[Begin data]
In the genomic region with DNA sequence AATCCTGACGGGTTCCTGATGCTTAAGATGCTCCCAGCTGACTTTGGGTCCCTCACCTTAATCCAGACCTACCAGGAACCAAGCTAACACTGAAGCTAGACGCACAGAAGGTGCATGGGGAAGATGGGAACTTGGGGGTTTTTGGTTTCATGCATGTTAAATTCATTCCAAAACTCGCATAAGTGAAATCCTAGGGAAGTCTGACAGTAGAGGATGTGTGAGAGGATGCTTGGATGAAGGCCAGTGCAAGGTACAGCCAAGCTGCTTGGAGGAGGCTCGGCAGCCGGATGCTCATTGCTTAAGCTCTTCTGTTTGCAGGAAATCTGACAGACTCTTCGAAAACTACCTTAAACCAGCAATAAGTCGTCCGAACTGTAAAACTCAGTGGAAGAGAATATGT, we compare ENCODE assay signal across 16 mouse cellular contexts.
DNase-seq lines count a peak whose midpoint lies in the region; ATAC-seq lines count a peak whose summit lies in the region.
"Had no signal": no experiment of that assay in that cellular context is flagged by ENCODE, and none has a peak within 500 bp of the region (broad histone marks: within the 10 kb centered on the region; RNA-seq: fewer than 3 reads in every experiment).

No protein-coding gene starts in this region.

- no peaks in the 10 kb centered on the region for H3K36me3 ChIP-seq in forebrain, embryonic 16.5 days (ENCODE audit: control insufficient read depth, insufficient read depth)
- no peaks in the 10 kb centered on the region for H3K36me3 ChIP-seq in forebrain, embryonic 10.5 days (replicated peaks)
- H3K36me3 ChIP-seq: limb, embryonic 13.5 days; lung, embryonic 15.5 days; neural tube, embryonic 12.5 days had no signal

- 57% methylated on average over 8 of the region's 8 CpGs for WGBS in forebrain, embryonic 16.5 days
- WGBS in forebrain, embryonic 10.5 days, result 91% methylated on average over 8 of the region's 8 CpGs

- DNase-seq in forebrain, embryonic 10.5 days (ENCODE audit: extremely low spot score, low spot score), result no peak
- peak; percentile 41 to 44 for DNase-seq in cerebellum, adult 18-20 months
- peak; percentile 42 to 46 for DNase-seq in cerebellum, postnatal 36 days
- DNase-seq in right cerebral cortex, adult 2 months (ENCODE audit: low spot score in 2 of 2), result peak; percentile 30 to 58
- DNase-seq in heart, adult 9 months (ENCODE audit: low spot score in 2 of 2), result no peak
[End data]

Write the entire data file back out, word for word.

In the genomic region with DNA sequence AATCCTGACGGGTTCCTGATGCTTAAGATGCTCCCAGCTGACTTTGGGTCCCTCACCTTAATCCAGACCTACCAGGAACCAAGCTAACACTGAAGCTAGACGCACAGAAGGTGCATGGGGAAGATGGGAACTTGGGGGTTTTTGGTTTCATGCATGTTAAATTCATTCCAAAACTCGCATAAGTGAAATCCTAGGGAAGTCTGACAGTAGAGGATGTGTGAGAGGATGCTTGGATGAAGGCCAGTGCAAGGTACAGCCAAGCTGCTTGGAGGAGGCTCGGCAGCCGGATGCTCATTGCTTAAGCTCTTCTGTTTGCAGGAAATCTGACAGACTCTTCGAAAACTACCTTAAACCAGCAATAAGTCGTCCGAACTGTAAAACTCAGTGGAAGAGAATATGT, we compare ENCODE assay signal across 16 mouse cellular contexts.
DNase-seq lines count a peak whose midpoint lies in the region; ATAC-seq lines count a peak whose summit lies in the region.
"Had no signal": no experiment of that assay in that cellular context is flagged by ENCODE, and none has a peak within 500 bp of the region (broad histone marks: within the 10 kb centered on the region; RNA-seq: fewer than 3 reads in every experiment).

No protein-coding gene starts in this region.

- no peaks in the 10 kb centered on the region for H3K36me3 ChIP-seq in forebrain, embryonic 16.5 days (ENCODE audit: control insufficient read depth, insufficient read depth)
- no peaks in the 10 kb centered on the region for H3K36me3 ChIP-seq in forebrain, embryonic 10.5 days (replicated peaks)
- H3K36me3 ChIP-seq: limb, embryonic 13.5 days; lung, embryonic 15.5 days; neural tube, embryonic 12.5 days had no signal

- 57% methylated on average over 8 of the region's 8 CpGs for WGBS in forebrain, embryonic 16.5 days
- WGBS in forebrain, embryonic 10.5 days, result 91% methylated on average over 8 of the region's 8 CpGs

- DNase-seq in forebrain, embryonic 10.5 days (ENCODE audit: extremely low spot score, low spot score), result no peak
- peak; percentile 41 to 44 for DNase-seq in cerebellum, adult 18-20 months
- peak; percentile 42 to 46 for DNase-seq in cerebellum, postnatal 36 days
- DNase-seq in right cerebral cortex, adult 2 months (ENCODE audit: low spot score in 2 of 2), result peak; percentile 30 to 58
- DNase-seq in heart, adult 9 months (ENCODE audit: low spot score in 2 of 2), result no peak